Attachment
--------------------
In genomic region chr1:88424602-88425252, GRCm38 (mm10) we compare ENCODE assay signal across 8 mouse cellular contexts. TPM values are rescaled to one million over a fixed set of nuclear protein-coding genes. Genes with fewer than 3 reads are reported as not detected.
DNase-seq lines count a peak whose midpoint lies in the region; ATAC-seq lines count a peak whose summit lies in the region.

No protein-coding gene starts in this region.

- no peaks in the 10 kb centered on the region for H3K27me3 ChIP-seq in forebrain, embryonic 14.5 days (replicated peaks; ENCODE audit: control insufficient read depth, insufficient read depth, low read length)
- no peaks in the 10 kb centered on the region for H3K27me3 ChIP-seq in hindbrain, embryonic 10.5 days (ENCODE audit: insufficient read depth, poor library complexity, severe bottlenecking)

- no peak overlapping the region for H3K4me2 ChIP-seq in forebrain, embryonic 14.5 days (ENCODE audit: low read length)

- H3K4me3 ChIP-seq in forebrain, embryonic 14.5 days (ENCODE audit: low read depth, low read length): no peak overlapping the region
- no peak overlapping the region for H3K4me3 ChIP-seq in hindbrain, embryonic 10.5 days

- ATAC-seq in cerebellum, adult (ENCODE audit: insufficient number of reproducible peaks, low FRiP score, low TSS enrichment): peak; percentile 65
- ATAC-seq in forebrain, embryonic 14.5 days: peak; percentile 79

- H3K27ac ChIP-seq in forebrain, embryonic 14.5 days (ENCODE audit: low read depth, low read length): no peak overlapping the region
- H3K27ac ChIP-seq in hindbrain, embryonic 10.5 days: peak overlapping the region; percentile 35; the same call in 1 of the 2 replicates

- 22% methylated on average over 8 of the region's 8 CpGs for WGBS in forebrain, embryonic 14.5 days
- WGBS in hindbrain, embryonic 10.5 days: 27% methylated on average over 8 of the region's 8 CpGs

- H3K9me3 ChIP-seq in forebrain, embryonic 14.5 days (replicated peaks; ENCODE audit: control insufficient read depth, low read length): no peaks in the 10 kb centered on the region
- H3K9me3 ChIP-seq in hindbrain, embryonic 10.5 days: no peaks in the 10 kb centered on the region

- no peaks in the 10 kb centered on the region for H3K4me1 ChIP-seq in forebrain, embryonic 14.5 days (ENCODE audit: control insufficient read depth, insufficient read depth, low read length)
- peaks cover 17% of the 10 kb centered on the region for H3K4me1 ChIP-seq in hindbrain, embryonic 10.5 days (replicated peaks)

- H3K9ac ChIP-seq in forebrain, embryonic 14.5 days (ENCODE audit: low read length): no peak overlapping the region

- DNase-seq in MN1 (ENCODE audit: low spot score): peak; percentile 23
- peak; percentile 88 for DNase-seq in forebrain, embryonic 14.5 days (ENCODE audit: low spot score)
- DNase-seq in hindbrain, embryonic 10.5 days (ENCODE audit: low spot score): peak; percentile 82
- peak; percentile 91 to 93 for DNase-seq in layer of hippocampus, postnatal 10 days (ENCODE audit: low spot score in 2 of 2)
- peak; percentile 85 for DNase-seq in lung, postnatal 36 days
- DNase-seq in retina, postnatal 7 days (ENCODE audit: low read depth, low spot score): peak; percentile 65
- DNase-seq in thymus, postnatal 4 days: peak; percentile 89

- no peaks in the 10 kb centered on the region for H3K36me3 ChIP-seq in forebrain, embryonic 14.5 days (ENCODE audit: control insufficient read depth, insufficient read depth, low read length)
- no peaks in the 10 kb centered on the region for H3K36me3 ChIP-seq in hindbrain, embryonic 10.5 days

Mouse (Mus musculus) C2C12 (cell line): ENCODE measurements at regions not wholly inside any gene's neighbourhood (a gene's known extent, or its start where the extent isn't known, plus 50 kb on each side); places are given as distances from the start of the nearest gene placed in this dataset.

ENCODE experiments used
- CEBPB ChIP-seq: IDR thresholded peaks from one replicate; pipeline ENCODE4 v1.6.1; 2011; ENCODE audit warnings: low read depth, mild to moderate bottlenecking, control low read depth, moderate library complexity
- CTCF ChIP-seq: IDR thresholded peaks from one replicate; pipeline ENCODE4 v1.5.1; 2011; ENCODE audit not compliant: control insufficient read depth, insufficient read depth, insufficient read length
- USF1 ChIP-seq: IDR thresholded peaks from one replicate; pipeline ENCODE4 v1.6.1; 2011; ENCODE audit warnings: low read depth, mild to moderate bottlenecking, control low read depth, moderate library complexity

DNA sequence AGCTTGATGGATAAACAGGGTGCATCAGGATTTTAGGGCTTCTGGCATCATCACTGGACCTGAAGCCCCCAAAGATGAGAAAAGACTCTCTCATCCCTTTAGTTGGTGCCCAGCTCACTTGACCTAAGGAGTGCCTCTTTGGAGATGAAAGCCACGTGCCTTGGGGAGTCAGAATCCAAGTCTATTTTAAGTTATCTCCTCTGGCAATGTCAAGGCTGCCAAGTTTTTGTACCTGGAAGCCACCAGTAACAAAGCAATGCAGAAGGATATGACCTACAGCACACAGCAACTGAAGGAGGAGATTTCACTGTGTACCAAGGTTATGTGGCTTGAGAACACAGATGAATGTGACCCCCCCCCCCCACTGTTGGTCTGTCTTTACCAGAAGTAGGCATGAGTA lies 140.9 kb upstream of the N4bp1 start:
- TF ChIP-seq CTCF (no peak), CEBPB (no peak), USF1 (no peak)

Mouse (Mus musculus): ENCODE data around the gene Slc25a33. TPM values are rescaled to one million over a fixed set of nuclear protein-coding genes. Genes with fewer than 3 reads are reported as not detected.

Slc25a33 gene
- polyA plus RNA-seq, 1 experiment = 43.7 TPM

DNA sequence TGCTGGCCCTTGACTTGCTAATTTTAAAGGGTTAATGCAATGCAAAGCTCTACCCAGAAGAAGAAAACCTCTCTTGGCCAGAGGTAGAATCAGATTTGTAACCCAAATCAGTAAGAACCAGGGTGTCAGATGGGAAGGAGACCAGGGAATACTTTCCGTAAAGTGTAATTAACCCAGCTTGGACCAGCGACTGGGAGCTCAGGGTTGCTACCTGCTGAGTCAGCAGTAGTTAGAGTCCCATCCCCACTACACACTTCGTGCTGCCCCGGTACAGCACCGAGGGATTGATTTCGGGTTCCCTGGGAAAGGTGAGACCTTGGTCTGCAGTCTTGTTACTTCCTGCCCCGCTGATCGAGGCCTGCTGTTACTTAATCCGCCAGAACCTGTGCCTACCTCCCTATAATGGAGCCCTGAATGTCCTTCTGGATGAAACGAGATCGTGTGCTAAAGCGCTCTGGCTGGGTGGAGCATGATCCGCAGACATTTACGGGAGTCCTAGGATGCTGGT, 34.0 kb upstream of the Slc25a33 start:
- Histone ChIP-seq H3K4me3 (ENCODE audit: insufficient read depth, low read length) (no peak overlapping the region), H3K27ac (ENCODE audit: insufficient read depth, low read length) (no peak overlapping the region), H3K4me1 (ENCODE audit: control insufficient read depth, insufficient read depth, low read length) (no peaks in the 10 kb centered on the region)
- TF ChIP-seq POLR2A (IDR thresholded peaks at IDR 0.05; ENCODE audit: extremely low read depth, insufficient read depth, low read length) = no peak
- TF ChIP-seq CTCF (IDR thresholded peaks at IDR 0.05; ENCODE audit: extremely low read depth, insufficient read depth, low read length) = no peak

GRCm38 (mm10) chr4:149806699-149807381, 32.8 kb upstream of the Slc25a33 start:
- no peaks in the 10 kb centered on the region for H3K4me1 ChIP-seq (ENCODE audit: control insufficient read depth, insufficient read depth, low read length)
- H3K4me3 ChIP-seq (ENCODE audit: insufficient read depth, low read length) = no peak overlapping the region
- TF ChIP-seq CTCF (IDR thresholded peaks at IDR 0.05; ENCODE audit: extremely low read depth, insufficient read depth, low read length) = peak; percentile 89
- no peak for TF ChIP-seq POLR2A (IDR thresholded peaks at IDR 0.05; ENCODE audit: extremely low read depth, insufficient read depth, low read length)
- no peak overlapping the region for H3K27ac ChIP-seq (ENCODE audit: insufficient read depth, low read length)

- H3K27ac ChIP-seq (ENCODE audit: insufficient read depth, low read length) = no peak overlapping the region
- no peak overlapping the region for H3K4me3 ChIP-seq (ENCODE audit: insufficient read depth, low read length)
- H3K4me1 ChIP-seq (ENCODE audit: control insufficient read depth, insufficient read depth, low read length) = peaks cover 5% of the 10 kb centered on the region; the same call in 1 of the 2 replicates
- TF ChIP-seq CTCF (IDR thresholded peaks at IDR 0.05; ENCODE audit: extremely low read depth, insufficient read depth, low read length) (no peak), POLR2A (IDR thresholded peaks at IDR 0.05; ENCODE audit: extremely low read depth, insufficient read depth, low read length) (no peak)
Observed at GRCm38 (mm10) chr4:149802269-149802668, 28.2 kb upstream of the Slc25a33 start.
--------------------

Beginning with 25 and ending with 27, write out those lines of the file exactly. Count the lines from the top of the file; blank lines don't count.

- DNase-seq in retina, postnatal 7 days (ENCODE audit: low read depth, low spot score): peak; percentile 65
- DNase-seq in thymus, postnatal 4 days: peak; percentile 89

- no peaks in the 10 kb centered on the region for H3K36me3 ChIP-seq in forebrain, embryonic 14.5 days (ENCODE audit: control insufficient read depth, insufficient read depth, low read length)